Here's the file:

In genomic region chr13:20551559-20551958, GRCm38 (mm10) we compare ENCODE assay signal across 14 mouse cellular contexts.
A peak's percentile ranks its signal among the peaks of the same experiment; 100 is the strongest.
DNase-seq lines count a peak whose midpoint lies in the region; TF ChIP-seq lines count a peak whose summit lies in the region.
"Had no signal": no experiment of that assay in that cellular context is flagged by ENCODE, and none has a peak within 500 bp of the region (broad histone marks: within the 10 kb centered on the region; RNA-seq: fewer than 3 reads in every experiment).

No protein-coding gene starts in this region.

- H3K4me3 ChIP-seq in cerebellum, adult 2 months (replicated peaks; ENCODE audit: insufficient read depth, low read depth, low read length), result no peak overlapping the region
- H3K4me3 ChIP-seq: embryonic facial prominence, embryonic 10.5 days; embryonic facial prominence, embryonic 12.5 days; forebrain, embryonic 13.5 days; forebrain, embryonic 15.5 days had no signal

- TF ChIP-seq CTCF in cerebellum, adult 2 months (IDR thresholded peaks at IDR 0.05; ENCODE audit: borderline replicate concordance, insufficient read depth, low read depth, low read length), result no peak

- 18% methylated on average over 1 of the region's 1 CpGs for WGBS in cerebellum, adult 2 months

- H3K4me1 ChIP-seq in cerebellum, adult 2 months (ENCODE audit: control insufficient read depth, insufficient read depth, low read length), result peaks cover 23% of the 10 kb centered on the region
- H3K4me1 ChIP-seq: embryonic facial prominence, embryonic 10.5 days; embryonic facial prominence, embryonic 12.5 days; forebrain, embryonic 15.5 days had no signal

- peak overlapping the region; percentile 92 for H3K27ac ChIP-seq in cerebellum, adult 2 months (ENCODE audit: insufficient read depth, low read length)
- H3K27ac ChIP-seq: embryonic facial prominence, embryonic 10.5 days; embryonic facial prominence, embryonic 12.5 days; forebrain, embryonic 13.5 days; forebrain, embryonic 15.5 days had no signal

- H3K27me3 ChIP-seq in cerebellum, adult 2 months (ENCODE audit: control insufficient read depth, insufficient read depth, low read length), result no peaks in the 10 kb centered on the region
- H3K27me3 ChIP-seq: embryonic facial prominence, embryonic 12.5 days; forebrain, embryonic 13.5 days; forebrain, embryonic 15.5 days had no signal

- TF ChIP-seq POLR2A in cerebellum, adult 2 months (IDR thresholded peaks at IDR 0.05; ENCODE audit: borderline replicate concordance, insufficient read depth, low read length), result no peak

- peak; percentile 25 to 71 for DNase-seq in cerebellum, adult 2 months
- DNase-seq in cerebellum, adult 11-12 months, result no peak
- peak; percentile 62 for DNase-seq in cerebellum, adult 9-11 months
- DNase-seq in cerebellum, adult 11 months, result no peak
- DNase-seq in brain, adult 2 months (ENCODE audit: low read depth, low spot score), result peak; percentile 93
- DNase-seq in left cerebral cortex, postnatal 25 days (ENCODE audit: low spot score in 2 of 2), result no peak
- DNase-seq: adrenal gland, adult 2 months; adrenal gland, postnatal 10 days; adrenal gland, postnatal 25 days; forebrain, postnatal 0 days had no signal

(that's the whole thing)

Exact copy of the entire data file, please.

In genomic region chr13:20551559-20551958, GRCm38 (mm10) we compare ENCODE assay signal across 14 mouse cellular contexts.
A peak's percentile ranks its signal among the peaks of the same experiment; 100 is the strongest.
DNase-seq lines count a peak whose midpoint lies in the region; TF ChIP-seq lines count a peak whose summit lies in the region.
"Had no signal": no experiment of that assay in that cellular context is flagged by ENCODE, and none has a peak within 500 bp of the region (broad histone marks: within the 10 kb centered on the region; RNA-seq: fewer than 3 reads in every experiment).

No protein-coding gene starts in this region.

- H3K4me3 ChIP-seq in cerebellum, adult 2 months (replicated peaks; ENCODE audit: insufficient read depth, low read depth, low read length), result no peak overlapping the region
- H3K4me3 ChIP-seq: embryonic facial prominence, embryonic 10.5 days; embryonic facial prominence, embryonic 12.5 days; forebrain, embryonic 13.5 days; forebrain, embryonic 15.5 days had no signal

- TF ChIP-seq CTCF in cerebellum, adult 2 months (IDR thresholded peaks at IDR 0.05; ENCODE audit: borderline replicate concordance, insufficient read depth, low read depth, low read length), result no peak

- 18% methylated on average over 1 of the region's 1 CpGs for WGBS in cerebellum, adult 2 months

- H3K4me1 ChIP-seq in cerebellum, adult 2 months (ENCODE audit: control insufficient read depth, insufficient read depth, low read length), result peaks cover 23% of the 10 kb centered on the region
- H3K4me1 ChIP-seq: embryonic facial prominence, embryonic 10.5 days; embryonic facial prominence, embryonic 12.5 days; forebrain, embryonic 15.5 days had no signal

- peak overlapping the region; percentile 92 for H3K27ac ChIP-seq in cerebellum, adult 2 months (ENCODE audit: insufficient read depth, low read length)
- H3K27ac ChIP-seq: embryonic facial prominence, embryonic 10.5 days; embryonic facial prominence, embryonic 12.5 days; forebrain, embryonic 13.5 days; forebrain, embryonic 15.5 days had no signal

- H3K27me3 ChIP-seq in cerebellum, adult 2 months (ENCODE audit: control insufficient read depth, insufficient read depth, low read length), result no peaks in the 10 kb centered on the region
- H3K27me3 ChIP-seq: embryonic facial prominence, embryonic 12.5 days; forebrain, embryonic 13.5 days; forebrain, embryonic 15.5 days had no signal

- TF ChIP-seq POLR2A in cerebellum, adult 2 months (IDR thresholded peaks at IDR 0.05; ENCODE audit: borderline replicate concordance, insufficient read depth, low read length), result no peak

- peak; percentile 25 to 71 for DNase-seq in cerebellum, adult 2 months
- DNase-seq in cerebellum, adult 11-12 months, result no peak
- peak; percentile 62 for DNase-seq in cerebellum, adult 9-11 months
- DNase-seq in cerebellum, adult 11 months, result no peak
- DNase-seq in brain, adult 2 months (ENCODE audit: low read depth, low spot score), result peak; percentile 93
- DNase-seq in left cerebral cortex, postnatal 25 days (ENCODE audit: low spot score in 2 of 2), result no peak
- DNase-seq: adrenal gland, adult 2 months; adrenal gland, postnatal 10 days; adrenal gland, postnatal 25 days; forebrain, postnatal 0 days had no signal